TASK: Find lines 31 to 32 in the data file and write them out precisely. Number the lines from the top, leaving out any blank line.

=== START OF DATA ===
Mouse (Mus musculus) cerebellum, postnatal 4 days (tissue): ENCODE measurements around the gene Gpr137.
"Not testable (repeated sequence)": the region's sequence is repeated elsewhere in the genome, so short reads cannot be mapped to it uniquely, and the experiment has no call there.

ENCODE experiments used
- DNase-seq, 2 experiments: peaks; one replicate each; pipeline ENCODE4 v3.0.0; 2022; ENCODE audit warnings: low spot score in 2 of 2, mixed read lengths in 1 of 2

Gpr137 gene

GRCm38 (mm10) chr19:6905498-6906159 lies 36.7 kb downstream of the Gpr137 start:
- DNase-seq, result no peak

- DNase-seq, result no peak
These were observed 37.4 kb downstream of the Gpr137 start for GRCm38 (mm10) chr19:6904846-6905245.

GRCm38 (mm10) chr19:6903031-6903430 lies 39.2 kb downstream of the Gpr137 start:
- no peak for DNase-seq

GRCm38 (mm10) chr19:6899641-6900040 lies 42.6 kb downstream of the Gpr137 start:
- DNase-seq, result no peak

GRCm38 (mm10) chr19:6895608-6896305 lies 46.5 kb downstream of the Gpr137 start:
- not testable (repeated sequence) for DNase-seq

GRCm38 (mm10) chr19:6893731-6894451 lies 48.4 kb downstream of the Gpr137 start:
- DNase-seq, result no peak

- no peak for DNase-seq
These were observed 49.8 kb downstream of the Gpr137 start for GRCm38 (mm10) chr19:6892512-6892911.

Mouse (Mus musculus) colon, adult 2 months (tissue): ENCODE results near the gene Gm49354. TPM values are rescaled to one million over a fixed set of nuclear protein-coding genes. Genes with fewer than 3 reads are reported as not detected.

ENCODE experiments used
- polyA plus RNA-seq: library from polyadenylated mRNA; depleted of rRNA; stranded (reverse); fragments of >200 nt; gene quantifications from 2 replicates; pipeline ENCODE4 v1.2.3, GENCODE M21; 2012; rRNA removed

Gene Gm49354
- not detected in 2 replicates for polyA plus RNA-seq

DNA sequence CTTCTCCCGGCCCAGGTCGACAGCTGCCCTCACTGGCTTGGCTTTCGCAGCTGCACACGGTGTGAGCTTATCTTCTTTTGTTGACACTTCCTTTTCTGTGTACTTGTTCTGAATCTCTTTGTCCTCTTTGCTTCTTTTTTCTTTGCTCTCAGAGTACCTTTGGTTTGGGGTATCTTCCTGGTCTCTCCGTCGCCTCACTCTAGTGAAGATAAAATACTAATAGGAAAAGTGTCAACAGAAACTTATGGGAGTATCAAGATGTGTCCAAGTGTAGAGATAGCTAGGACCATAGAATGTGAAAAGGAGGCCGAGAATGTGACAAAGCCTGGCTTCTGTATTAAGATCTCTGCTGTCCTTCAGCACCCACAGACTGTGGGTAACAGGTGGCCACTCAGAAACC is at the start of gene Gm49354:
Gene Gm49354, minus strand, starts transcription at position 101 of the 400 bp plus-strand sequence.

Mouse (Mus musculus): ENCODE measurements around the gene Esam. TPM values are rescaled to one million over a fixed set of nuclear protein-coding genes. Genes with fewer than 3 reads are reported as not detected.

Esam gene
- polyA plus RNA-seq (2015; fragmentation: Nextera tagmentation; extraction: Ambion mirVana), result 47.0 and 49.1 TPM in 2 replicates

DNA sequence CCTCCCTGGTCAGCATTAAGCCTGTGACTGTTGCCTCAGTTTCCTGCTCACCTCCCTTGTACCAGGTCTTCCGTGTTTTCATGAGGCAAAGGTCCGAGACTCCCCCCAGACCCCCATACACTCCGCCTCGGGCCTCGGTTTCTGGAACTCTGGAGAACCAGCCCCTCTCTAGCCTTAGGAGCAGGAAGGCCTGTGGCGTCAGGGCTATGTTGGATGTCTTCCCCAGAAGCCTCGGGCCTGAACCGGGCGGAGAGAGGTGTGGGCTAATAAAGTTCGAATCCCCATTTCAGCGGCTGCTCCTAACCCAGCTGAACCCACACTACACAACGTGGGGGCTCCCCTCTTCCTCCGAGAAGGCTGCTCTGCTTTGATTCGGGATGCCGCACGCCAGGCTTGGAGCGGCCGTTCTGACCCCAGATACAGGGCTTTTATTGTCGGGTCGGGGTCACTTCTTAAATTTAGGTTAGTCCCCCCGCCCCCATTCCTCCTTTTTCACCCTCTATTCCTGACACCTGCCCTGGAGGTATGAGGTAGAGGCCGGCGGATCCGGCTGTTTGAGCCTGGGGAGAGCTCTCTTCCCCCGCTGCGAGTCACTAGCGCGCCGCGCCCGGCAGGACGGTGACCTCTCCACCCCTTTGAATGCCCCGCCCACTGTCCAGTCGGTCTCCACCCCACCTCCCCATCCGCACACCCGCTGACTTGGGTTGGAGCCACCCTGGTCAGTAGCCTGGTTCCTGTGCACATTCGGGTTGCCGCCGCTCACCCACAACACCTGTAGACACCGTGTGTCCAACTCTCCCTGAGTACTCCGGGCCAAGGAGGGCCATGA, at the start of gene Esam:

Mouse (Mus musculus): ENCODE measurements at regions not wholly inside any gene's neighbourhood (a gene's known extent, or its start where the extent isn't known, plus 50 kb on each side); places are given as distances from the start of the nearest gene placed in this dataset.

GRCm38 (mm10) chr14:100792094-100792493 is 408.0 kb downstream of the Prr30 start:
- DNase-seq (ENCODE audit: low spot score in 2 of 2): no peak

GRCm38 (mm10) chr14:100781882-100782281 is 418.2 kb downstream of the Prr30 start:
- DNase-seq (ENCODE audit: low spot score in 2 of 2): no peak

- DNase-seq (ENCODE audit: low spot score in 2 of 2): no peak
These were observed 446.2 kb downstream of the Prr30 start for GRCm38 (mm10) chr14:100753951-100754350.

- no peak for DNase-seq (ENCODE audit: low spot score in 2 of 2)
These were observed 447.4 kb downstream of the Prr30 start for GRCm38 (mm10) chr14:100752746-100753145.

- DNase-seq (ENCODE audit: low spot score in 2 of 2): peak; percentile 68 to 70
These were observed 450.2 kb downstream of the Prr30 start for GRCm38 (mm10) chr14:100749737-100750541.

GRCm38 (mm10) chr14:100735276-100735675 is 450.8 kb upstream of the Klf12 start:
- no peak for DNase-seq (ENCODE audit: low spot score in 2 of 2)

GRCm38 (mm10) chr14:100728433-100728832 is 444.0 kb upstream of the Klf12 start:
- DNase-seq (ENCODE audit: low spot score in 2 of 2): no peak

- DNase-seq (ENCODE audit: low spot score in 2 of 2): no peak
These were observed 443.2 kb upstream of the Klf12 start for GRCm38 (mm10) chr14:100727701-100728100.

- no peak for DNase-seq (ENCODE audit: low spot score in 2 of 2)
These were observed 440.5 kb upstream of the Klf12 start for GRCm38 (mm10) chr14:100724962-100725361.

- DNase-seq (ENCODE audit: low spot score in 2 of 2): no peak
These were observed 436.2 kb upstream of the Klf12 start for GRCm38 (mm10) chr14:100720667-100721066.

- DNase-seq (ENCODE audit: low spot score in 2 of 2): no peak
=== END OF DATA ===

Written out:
Mouse (Mus musculus): ENCODE measurements at regions not wholly inside any gene's neighbourhood (a gene's known extent, or its start where the extent isn't known, plus 50 kb on each side); places are given as distances from the start of the nearest gene placed in this dataset.

GRCm38 (mm10) chr14:100792094-100792493 is 408.0 kb downstream of the Prr30 start: